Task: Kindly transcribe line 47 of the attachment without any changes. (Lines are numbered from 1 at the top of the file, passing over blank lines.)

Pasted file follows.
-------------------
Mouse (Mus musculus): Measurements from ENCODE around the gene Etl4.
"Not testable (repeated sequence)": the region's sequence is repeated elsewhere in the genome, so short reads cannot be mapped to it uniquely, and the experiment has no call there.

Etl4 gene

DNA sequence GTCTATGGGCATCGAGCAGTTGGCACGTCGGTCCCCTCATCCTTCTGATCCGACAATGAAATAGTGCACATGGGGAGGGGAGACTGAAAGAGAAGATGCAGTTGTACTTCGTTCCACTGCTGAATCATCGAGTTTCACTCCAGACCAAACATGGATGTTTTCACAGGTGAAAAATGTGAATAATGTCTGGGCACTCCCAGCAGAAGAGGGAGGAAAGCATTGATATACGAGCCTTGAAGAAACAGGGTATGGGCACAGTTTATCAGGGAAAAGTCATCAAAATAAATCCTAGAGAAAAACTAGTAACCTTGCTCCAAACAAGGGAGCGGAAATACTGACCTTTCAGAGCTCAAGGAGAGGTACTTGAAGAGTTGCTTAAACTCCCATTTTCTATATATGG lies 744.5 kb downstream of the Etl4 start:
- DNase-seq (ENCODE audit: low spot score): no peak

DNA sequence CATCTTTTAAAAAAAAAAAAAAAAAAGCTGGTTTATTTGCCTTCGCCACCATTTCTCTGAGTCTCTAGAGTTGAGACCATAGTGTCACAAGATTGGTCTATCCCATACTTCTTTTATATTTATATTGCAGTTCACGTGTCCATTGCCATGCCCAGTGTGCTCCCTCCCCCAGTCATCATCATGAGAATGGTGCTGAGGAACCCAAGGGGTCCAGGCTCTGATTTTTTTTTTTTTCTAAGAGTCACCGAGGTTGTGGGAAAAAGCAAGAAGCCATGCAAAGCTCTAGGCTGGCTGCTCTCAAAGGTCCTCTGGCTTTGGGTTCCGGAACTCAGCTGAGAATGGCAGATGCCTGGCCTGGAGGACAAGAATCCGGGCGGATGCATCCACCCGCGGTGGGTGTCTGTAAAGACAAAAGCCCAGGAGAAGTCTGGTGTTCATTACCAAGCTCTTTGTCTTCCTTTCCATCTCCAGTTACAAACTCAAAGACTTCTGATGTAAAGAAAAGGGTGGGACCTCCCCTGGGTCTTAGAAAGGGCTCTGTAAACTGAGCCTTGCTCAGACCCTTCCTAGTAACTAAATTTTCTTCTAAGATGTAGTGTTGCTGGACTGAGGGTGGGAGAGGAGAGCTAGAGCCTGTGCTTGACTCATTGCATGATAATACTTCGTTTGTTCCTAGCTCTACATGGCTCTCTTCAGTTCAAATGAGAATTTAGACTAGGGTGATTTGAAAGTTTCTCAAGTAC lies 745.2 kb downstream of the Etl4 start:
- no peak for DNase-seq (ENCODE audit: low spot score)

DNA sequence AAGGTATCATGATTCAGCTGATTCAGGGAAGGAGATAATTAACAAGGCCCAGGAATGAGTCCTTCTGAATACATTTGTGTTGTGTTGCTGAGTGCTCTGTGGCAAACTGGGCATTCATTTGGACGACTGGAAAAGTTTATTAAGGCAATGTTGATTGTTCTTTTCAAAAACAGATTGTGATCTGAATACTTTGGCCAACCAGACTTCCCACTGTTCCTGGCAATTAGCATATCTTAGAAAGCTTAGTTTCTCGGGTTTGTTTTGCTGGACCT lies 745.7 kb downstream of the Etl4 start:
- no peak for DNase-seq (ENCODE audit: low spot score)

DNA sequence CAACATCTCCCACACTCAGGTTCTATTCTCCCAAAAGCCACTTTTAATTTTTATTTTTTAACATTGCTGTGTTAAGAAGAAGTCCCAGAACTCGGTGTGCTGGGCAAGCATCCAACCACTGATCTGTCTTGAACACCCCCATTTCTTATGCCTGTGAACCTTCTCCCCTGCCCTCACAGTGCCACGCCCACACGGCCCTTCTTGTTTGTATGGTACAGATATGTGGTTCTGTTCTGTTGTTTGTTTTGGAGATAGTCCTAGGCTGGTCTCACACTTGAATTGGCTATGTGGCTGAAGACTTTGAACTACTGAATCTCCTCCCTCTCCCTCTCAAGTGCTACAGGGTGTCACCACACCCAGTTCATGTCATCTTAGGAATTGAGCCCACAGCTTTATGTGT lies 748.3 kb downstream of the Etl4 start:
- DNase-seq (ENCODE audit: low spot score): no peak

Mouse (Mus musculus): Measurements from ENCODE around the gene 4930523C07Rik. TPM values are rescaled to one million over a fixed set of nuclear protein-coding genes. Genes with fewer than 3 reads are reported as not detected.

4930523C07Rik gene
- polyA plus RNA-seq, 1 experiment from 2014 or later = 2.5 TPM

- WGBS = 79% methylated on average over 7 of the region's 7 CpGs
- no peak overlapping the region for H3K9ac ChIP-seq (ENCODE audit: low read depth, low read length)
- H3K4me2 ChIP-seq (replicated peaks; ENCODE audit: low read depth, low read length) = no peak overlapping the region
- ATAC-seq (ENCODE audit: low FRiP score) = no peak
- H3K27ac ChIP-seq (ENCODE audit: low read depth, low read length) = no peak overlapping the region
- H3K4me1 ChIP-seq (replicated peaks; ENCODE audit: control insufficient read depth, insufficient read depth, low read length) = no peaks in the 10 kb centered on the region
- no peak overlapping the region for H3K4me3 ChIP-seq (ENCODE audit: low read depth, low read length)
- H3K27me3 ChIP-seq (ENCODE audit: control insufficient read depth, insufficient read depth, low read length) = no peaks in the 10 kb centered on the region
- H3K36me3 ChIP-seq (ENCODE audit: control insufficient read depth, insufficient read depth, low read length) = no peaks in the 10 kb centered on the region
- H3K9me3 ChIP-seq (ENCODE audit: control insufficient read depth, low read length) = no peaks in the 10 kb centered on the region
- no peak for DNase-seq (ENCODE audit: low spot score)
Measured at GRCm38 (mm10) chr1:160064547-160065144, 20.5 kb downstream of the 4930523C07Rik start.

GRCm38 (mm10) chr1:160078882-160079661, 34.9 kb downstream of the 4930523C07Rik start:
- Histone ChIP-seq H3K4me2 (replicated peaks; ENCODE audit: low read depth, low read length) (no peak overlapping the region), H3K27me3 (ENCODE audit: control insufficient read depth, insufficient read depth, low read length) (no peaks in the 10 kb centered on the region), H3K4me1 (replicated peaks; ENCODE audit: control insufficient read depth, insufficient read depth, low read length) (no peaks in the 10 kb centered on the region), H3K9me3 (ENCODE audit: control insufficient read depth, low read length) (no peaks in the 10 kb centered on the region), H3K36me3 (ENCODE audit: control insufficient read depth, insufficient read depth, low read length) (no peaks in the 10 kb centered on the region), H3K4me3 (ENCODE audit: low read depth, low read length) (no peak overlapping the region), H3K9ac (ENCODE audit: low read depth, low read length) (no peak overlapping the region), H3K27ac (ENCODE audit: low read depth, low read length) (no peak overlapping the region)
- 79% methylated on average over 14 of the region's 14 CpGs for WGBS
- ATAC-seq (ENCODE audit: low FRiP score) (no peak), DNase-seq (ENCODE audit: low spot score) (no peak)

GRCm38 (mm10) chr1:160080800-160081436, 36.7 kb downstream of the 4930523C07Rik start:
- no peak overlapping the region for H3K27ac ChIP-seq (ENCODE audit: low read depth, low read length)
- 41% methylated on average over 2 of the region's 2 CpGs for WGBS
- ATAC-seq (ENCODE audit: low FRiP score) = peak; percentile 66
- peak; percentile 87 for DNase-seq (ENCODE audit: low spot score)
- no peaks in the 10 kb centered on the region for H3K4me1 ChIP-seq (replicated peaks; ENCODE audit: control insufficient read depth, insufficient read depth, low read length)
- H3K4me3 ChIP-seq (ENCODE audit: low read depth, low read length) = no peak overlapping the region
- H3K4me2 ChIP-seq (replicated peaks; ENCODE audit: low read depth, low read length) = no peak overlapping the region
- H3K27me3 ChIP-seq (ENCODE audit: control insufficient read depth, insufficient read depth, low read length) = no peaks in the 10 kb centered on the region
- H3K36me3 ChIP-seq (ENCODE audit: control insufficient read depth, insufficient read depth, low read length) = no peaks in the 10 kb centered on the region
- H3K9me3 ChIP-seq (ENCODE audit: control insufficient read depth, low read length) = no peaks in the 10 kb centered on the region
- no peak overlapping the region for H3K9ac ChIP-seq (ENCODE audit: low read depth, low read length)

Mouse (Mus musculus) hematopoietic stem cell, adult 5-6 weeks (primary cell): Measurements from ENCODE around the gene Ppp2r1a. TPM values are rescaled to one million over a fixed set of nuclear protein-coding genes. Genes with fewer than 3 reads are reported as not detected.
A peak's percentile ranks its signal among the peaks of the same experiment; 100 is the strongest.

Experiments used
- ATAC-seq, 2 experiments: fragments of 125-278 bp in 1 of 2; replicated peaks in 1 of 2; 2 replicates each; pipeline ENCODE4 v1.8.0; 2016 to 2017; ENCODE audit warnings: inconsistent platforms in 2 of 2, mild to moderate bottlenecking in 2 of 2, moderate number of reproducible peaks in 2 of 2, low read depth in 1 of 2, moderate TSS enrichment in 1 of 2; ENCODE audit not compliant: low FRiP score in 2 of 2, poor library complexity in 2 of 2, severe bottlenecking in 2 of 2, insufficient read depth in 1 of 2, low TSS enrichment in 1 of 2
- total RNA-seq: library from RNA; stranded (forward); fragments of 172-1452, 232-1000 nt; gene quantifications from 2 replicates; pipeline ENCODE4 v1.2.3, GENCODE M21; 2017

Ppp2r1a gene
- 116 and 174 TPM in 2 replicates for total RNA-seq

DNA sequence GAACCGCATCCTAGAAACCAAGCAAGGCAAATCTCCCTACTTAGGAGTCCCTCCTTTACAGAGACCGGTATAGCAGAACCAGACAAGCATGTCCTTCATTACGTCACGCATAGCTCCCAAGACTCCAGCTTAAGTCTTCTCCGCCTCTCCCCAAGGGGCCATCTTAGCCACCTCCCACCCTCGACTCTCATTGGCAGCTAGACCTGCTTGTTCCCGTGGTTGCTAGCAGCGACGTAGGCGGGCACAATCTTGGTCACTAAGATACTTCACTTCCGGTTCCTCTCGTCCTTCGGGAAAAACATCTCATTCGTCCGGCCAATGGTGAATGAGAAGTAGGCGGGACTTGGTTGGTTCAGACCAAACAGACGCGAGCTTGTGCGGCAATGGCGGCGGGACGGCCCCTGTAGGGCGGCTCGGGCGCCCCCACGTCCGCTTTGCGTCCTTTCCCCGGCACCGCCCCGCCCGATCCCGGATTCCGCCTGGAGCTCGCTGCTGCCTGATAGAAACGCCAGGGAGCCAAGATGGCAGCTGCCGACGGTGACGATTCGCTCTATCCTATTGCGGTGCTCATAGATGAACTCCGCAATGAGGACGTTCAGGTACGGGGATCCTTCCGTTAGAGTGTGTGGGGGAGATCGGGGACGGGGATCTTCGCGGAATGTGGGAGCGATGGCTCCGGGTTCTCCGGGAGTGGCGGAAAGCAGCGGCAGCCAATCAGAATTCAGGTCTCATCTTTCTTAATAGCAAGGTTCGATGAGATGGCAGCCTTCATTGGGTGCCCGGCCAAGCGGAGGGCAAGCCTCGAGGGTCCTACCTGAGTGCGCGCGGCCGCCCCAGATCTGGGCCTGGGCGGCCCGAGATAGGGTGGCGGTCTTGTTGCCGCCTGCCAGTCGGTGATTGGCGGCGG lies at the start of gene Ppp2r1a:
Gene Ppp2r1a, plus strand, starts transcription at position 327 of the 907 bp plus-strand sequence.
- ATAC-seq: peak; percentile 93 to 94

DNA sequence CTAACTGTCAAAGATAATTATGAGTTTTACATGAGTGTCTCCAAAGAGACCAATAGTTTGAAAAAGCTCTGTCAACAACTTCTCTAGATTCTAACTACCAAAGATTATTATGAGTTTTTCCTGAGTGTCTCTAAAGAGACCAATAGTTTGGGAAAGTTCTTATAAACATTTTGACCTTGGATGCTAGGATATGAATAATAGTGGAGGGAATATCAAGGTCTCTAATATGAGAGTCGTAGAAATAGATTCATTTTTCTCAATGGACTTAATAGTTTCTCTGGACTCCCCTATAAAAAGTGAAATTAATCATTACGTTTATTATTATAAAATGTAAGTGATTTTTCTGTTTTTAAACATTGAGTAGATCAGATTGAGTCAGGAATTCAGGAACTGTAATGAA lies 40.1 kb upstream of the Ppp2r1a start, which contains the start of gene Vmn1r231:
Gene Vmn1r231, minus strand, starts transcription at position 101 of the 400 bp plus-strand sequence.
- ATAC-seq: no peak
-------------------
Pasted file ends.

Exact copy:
- total RNA-seq: library from RNA; stranded (forward); fragments of 172-1452, 232-1000 nt; gene quantifications from 2 replicates; pipeline ENCODE4 v1.2.3, GENCODE M21; 2017